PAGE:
When I told my mother about my failing relationship, it was entirely by accident.
I rang her, as I do every day, ‘to set the world to rights’. But the smile I had been maintaining for years had begun to slip; my face felt as though it might crack with the effort of holding it in place. Before I knew it, words were flying from me with a speed that left me windswept, and I was sobbing with my forehead pressed to the wall.
She couched my admissions with those empty, cushioning phrases we reserve especially for our children: oh, sweetheart and you poor thing. Exhaustion eventually descended in the guise of calm, and I told her something else:
‘If I leave, if this doesn’t work out…I don’t think I’ll go back to dating men.’
‘Oh no, of course not,’ she said, misunderstanding. ‘You’re not the type to jump from one relationship into another.’
I pressed on. ‘No, I mean – I’ll probably want to be with a woman.’
For a moment, the words hung suspended in the breathy static between telephones. And then:
‘I don’t know, sweetie. I just don’t see you ending up with a woman.’ She said this confidently, as though she sat consulting a soggy blueprint of my future in the bottom of her teacup. ‘Women can be just as bad, you know.’
Not knowing her as well, I would probably have missed it: the disapproval that spread like a dull stain across the fabric of her voice. If I wanted to, I could probably have dismissed it as a trick of the light. But I know her better than she thinks I do, and I heard it loud and clear: it was not that she didn’t expect me to end up with a woman – it was that she didn’t want me to.
I remember when I was six, and she discovered I’d been experimenting with a female friend: she told me firmly but kindly that such ‘games’ were reserved for grownups, but there was an uneasy stiffness around her eyes that my childish intuition could not name. I remember when I was eighteen, and I brought a girl home with me: her gaze flicked skittishly back and forth, looking anywhere but at the knot of our fingers, even as she smiled and invited her to stay for tea.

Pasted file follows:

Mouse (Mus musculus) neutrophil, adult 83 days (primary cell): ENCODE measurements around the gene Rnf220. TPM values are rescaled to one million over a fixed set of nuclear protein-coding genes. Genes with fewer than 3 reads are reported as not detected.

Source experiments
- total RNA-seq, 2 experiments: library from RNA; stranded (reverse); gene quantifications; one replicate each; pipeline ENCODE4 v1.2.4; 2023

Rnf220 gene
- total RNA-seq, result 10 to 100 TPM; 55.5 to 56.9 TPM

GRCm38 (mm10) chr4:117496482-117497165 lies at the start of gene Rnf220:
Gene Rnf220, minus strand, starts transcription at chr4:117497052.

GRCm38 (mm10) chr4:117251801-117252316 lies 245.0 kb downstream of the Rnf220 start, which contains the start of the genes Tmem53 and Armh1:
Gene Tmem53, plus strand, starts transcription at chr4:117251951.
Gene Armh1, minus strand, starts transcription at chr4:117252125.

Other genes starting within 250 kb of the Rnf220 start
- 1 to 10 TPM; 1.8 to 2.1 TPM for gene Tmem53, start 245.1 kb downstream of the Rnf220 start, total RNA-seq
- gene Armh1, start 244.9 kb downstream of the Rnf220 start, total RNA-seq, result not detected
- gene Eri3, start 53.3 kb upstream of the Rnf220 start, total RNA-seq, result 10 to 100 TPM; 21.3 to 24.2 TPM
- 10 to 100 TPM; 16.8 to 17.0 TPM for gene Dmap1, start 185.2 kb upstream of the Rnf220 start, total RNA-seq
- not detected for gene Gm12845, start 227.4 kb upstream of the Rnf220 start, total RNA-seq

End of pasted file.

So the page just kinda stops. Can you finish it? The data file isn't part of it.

She is exceptionally kind and is well-versed in shooing her opinions away from the light to avoid offense. She supports where others would judge. But she was Catholic once, schooled by nuns as devout as they were unkind, and the iron grip of religion is not easily loosened by time. My attraction to women makes her uncomfortable. It always has.
She has only one gay relative – a niece – who has spent much of her life (to put it bluntly) getting smacked off her tits on a cocktail of drink and drugs. Though this niece is now happily settled and sober with a wonderful woman, I think my mum is convinced that most lesbians are aggressive drunks with a tendency towards public displays of hysteria. The comically exaggerated caricature of a stereotypical lesbian has become the bar by which all gay women are measured. Since I don’t fit the bill, she simply doesn’t believe me.
Now that I am inching closer to being truly honest with her, she drops unsubtle hints into our conversations. She talks about women who ‘go through phases’ of having same-sex partners, because their last relationships were tumultuous and they’ve subsequently ‘sworn off men’. She tells me confidently that these women soon see they’ve made a mistake, and end up back where they started – straight. She admits that she does not think I’ll ever fall in love with a woman. In short, she does not believe a word of what I am trying desperately to tell her:
I am leaving D. because I am gay.
I realise that it’s difficult for her to understand, given that I’ve never really talked to her about it. She’s my mother, my biggest champion, my closest confidante, my best friend. I speak to her every day without fail, and she believes she knows me better than anyone.
So how do I convince her that she doesn’t really know me at all?